Lighting homes with c9 bulbs by outlining the facia, along with mini-lights in the shrubs and around windows just seems to be the traditional way to light and the preference for most. The introduction of new LED lighting has changed Christmas lighting, and for the better we think. While the bulbs cost much more compared to the old incandescent bulbs, they offer many advantages:

  • LED bulbs use about 90% less energy, saving money on energy bills.

  • With less energy used, more LED lights can be strung together and used without blowing fuses and tripping breakers.

  • LED bulbs last much longer and are more durable, providing up to 5-9 years of bulb life.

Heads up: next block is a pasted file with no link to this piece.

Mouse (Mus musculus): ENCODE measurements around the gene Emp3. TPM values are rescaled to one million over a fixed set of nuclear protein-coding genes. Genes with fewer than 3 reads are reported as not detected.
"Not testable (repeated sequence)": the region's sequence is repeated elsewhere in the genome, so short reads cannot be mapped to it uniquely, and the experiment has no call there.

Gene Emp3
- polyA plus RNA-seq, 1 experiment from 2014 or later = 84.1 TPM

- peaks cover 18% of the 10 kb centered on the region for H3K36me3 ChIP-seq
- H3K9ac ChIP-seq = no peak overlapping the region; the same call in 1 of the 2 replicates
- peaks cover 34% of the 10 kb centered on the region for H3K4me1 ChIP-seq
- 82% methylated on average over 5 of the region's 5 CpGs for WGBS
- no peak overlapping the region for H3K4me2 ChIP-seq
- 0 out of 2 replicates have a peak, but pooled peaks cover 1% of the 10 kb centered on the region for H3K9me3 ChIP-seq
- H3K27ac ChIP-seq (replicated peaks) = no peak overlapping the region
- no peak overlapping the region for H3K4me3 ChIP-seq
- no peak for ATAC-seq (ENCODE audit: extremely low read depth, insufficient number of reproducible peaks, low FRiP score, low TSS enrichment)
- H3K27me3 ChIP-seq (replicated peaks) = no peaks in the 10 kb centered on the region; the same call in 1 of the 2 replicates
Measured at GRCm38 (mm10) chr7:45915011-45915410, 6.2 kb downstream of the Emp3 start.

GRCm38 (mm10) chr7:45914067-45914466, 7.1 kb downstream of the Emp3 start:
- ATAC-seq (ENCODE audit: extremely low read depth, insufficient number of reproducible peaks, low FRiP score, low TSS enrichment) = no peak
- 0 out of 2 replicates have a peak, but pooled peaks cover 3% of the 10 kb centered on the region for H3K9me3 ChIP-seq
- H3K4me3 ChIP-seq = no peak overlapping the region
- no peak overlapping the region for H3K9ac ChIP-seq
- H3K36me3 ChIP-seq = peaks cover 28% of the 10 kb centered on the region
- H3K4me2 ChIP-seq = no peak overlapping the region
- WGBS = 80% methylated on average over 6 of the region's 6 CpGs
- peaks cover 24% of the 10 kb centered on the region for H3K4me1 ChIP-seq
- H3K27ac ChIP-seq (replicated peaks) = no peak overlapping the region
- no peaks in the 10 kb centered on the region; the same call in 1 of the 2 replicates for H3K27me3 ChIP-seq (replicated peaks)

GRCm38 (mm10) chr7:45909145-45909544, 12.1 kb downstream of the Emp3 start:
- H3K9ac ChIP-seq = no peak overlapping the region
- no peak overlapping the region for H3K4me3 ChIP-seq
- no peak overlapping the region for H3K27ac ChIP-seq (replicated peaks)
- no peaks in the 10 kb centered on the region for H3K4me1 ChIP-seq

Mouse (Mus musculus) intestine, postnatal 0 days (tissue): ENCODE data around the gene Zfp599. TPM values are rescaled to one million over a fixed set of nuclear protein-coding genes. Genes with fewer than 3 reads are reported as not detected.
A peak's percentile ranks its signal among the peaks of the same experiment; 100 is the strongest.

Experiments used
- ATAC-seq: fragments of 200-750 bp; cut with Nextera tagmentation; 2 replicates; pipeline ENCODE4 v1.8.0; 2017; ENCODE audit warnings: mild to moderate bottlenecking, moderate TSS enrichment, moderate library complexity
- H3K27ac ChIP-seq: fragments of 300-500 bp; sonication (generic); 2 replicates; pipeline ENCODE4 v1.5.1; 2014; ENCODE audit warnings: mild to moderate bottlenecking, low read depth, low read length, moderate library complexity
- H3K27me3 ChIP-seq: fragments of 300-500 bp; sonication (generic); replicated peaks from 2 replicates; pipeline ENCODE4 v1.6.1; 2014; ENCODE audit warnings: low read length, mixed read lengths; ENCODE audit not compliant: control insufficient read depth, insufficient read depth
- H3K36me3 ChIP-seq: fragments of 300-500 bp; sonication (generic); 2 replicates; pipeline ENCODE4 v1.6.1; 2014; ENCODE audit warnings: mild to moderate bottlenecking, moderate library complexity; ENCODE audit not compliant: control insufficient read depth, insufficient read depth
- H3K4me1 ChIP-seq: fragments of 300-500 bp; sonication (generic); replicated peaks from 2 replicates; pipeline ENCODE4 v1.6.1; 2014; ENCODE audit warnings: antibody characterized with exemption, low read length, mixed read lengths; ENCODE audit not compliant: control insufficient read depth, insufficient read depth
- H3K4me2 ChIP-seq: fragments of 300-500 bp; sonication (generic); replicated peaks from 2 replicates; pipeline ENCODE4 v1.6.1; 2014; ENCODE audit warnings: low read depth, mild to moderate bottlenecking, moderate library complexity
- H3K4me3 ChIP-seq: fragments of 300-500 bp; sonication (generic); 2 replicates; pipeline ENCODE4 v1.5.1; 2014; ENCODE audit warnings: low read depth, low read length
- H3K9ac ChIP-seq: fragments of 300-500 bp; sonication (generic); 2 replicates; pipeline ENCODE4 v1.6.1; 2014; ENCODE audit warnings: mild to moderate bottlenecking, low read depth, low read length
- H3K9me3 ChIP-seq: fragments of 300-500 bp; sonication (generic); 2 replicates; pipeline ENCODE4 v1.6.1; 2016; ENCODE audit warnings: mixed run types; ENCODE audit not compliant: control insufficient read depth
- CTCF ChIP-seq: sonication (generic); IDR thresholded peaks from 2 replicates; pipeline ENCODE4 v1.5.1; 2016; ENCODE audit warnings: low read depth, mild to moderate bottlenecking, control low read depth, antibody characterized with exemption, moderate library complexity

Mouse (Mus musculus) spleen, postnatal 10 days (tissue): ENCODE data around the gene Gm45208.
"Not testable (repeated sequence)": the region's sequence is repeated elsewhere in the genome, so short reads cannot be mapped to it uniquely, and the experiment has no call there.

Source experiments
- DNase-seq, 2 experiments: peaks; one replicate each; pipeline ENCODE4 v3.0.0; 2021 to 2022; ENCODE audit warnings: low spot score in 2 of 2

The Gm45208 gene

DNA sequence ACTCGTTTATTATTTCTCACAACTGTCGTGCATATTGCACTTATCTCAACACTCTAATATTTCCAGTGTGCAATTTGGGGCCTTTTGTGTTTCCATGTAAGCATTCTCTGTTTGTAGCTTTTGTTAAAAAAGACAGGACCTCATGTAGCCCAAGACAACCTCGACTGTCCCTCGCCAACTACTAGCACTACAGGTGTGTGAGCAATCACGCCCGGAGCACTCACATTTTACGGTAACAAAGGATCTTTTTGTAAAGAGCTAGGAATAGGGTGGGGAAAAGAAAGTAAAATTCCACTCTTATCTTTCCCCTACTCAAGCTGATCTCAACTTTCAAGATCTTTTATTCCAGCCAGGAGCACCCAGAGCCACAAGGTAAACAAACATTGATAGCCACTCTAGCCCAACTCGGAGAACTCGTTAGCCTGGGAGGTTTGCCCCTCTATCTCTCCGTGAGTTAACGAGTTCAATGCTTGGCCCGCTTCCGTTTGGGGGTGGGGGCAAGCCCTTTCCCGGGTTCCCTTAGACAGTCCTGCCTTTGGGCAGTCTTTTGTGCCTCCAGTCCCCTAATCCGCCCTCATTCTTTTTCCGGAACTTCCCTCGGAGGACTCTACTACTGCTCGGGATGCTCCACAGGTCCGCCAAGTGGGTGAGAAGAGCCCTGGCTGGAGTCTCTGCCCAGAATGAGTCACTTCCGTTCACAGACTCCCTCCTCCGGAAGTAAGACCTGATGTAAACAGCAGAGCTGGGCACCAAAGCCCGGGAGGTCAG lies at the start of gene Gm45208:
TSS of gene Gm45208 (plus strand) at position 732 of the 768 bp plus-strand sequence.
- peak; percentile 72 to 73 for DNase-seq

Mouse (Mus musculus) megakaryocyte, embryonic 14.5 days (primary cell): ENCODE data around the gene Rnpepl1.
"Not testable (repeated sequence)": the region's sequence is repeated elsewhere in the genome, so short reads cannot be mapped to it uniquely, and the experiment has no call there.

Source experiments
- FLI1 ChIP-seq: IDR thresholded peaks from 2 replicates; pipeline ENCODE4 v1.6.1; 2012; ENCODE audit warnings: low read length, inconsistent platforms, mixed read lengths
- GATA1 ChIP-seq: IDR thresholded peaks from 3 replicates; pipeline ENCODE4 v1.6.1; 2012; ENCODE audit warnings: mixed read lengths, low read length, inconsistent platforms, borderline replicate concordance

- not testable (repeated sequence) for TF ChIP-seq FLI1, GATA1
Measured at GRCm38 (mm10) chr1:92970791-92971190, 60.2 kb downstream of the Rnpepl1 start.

At LawnAmerica, we use only LED bulbs and provide complete design, setup, service, takedown, and storage, for one simple lease price. We provide everything, so that our customers can enjoy the Christmas season without the hassle of dealing with lights.


We are currently offering SAVINGS of $100 off your 2016 Christmas Decor light display, so CLICK HERE for more information and to ask for your free quote.


For those who may desire to install their own lights, here are some links to information on doing your own display:




Posted by & filed under lawn care, mowing .